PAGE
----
Andreas Fasel works part-time in the hospitality sector and as an independent historian. He holds a PhD in History from the University of Zurich. His research interests covers the history of working-class militancy against taylorization, the history of corporate social policy, and the history of both industrial and domestic work. In 2021 he published the book “Fabrikgesellschaft” (Factory as Society) which critically explores the inner workings of some of the most important Swiss industrial engineering/manufacturing firms after World War II. His current research focuses on the micro-politics of deindustrialization in Switzerand since the 1970s.

Project statement

Around 1970, Switzerland was one of the world’s most industrialized countries – with industrial production accounting for 40 percent of gross domestic product. This was to change in the following decades. The 1973-75 crisis marked the beginning of a long-term decline in industry and around 1990 the share of industrial production in GDP decreased to 20 percent.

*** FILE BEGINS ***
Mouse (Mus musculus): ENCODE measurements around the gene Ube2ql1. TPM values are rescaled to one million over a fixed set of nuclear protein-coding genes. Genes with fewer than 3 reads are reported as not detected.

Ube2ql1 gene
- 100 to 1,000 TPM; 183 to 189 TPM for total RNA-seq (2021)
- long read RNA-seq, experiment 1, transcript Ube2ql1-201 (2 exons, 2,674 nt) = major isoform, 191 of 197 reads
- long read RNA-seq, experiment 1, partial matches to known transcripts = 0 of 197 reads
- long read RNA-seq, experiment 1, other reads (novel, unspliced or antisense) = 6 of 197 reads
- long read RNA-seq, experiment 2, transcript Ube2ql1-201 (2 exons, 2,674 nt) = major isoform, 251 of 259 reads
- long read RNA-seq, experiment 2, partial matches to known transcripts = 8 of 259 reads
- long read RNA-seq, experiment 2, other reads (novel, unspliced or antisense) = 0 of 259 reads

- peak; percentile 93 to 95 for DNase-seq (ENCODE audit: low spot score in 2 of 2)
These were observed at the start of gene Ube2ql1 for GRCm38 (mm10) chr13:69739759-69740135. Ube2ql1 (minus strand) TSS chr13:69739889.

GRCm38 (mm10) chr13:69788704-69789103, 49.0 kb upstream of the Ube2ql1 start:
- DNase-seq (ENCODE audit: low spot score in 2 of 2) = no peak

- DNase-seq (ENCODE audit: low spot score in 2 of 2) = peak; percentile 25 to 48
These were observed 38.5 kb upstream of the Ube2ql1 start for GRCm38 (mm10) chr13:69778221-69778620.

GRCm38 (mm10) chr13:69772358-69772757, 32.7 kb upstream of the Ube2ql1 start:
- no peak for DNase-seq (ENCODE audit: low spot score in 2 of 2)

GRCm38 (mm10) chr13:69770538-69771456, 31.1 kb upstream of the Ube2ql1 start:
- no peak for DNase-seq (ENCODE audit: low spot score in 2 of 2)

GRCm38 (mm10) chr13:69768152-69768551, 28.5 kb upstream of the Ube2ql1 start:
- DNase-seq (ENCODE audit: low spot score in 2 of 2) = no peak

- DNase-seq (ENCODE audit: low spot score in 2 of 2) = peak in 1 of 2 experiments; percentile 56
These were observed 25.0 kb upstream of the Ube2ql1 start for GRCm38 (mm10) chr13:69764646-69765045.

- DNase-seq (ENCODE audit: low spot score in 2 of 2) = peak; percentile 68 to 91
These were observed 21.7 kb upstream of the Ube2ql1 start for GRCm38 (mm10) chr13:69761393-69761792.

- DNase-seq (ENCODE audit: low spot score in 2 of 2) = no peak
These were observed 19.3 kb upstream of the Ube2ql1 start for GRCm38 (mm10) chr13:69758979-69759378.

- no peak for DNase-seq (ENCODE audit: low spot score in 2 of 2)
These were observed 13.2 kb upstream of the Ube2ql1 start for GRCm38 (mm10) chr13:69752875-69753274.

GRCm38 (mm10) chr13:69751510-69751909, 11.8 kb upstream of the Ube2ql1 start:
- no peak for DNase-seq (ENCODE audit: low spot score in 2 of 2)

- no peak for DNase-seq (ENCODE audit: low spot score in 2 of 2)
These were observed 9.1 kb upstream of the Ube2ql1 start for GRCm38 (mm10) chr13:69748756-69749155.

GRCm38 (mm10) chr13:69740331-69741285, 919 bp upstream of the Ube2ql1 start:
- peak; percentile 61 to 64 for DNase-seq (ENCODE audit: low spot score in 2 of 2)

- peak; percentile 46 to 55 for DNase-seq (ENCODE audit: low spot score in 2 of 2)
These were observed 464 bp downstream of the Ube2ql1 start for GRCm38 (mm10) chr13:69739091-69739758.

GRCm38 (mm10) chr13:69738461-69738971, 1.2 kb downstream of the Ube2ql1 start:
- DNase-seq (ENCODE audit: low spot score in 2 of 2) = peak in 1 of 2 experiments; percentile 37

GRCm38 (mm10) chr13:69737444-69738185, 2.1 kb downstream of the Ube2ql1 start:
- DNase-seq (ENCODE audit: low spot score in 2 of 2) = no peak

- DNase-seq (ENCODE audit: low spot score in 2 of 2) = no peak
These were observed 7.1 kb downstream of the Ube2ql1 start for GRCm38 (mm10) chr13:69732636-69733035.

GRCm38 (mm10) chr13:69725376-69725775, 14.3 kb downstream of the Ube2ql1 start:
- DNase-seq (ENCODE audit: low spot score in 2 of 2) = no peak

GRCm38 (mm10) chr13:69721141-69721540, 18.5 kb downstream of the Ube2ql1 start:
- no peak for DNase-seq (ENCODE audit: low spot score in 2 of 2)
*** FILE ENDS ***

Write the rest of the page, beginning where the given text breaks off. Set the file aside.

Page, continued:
Although employment in the second sector declined markedly, and the world of work changed radically, both the history of deindustrialization and the stories and memories of workers affected by it remain a largely unknown territory in swiss historiography and public memory.

The collaborative project of Dr. Andreas Fasel and Dr. Leo Grob addresses this gap. It examines deindustrialization in Switzerland from a double perspective, using the example of the canton of Valais:

From a history of knowledge perspective, we ask what concepts, semantics, and statistical categories the Valais authorities used to register and classify declining industrial employment, factory closures, and rising unemployment figures. We also examine the role of the authorities in shifting the burden of unemployment onto migrant workers.

From a labor history perspective, we examine the two most important industrial companies in Valais: Alusuisse and Lonza. On the basis of concrete plant closures, we shed light on the role of the trade unions as well as the experiences and memories of affected workers and local communities.